The Ford School’s Center for Racial Justice proudly welcomes Atinuke (Tinu) Adediran, Makeda Easter, and Julian Brave NoiseCat as inaugural Visiting Fellows for the 2022-23 academic year.
The visiting fellows program recognizes and supports the work of social justice changemakers, offering resources to write and produce catalyst projects that are grounded in research and have the potential to transform and inform public debate, policy, and scholarly analysis. Fellows will engage with the broader Ford School and University of Michigan communities, participating in the Center’s research symposiums, public events, and professional development workshops.
The Visiting Fellows Fall Welcome Symposium will take place on Thursday, October 6 in Weill Hall and be open to the University community and the public. Fellows will be in conversation with Dr. Celeste Watkins-Hayes, founding director of the Center for Racial Justice, to share more about their catalyst projects and their work within the racial justice landscape.
“I’m thrilled to welcome three talented fellows to the Ford School and U-M community, kickstarting what we know will be an enriching and impactful experience for all,” said Watkins-Hayes, who currently serves as the interim dean of the Ford School.
“Our Visiting Fellows Program marks an exciting opportunity to spotlight and support the work of changemakers dedicated to anti-racism and racial justice,” said Dominique Adams-Santos, associate director of the Center for Racial Justice. “We are incredibly honored to be in community and conversation with our inaugural cohort of fellows. Together, they demonstrate the power and promise of activism, journalism, and research to shape how we understand–and respond to–issues at the intersection of race and public policy.”
Atinuke (Tinu) Adediran, associate professor of law at Fordham University, researches inequality in nonprofits, corporations, and law firms. Her work centers on how the law influences these institutions, how they influence the law, and how to use the law to affect change toward racial, gender, and other forms of equity within and outside of these institutions. Her catalyst project is her monograph, Affirmative Action, Inc.: Race Consciousness in America's Largest Companies, which she hopes will serve as a policy intervention tool “to deter companies from using corporate affirmative action to further entrench inequality.” Adediran’s fellowship is co-sponsored by Goldman Sachs’s One Million Black Women (OMBW) initiative.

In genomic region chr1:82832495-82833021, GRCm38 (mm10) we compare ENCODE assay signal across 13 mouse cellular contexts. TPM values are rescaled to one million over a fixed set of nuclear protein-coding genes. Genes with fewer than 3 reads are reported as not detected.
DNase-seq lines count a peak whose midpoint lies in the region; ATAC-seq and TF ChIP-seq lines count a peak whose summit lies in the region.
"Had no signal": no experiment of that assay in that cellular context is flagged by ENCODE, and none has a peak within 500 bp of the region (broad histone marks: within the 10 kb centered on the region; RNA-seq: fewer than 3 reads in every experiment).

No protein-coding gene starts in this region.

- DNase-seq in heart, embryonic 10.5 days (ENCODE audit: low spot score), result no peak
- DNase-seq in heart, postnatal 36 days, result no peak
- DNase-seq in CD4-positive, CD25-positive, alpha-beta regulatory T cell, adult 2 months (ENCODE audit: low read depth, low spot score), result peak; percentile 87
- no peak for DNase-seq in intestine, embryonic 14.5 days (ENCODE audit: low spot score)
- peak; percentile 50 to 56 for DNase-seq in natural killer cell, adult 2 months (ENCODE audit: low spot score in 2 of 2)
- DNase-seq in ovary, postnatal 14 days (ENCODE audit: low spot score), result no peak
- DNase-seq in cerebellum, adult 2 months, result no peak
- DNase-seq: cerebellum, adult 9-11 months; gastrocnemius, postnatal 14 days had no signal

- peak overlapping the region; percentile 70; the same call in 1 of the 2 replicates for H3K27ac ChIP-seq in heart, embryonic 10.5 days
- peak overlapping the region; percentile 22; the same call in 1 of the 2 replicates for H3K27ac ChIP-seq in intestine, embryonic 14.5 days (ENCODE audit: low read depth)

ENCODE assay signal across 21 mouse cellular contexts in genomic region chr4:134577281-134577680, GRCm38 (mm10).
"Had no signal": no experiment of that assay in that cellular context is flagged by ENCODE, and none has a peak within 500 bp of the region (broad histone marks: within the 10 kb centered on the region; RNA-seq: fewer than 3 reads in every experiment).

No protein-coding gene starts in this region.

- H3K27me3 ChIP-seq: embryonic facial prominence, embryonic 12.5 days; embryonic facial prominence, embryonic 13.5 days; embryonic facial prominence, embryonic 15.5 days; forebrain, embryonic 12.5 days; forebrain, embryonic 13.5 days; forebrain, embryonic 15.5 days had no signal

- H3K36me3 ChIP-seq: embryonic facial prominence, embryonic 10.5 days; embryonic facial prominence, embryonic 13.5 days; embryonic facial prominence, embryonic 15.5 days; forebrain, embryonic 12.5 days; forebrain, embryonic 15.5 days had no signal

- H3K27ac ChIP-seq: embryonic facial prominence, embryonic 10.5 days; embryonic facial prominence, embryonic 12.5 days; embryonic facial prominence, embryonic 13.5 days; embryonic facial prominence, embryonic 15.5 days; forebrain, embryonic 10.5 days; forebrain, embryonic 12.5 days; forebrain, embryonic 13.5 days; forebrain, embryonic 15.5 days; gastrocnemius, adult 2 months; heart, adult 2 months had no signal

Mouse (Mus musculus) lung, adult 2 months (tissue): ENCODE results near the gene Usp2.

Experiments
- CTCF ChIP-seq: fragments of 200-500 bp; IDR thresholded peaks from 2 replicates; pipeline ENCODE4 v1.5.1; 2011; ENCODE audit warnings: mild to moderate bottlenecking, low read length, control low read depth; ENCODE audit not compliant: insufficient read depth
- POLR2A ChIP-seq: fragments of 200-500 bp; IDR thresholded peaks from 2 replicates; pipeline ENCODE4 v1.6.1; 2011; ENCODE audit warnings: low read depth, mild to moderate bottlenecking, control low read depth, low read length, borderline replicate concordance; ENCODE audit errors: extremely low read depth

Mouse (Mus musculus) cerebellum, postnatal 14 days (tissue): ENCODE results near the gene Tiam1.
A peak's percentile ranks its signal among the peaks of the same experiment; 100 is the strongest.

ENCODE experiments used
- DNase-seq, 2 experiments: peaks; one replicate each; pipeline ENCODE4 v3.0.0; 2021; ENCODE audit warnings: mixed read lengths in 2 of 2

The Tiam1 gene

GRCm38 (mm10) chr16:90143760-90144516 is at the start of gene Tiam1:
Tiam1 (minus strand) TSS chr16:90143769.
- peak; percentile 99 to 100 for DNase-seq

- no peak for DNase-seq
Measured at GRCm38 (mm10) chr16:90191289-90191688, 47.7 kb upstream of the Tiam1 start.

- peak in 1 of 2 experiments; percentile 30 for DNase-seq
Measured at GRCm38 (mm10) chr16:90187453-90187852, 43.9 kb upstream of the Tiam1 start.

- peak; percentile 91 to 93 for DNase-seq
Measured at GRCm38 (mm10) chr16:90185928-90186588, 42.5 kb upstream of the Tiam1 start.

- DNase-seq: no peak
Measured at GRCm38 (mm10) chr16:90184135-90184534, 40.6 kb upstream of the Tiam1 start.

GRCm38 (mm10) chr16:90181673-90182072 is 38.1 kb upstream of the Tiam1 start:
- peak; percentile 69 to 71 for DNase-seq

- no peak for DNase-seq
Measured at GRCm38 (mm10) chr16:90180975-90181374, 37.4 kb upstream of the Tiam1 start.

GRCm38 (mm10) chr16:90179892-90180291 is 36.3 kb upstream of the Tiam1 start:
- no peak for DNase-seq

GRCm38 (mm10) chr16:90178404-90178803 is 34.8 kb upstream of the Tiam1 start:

Makeda Easter is an award-winning journalist whose work has appeared in the Los Angeles Times, KCET, Dance Magazine, Austin Chronicle, Chemical & Engineering News, and more. The Center for Racial Justice will support Easter’s catalyst project, the art rebellion, an independent digital publication focused on artists-activists in underreported regions and communities. Inspired by disparities in current art coverage, she envisions the platform will “emphasize the importance of artists in creating social change and empower artists through service journalism to make a living and impact through their work.” Easter also hopes the project will “transform arts reporting, [by] decentralizing New York and L.A. and the wealthiest art institutions, and instead spotlight radical and resistance art in small and mid-sized cities.” Her fellowship is co-sponsored by the University of Michigan Knight-Wallace Journalism Fellows Program.
Julian Brave NoiseCat is an Indigenous (Secwepemc/St’it’limix) writer, filmmaker, and activist who works at the intersection of climate journalism and advocacy for indigenous rights. NoiseCat's work has been recognized with numerous awards including the 2022 American Mosaic Journalism Prize, which honors "excellence in long-form, narrative or deep reporting on stories about underrepresented and/or misrepresented groups in the present American landscape." In 2021, he was named to the TIME100 Next list of emerging leaders for his work at the center of the climate crisis. As a Visiting Fellow, NoiseCat will complete his first book, We Survived the Night, as well as work on a documentary film that he is co-directing with Emily Kassie. With this support, NoiseCat says, he hopes that the projects will “shift the conversation and help policymakers and the public better understand the history, struggle, and ongoing vitality of Indigenous peoples in both the United States and Canada.”
About the Center for Racial Justice
The Center for Racial Justice is an innovative and cross-disciplinary hub in which social justice changemakers, scholars, and students work collaboratively to develop new tools and strategies in the pursuit of racial justice, resulting in better policy solutions and the cultivation of the next generation of high-impact leaders and thinkers. Housed at the Gerald R. Ford School of Public Policy at the University of Michigan, the center brings changemakers—organizational leaders, activists, artists, policy advocates, and policymakers—in direct and sustained conversation with some of the top scholars and students working at the intersection of race and public policy.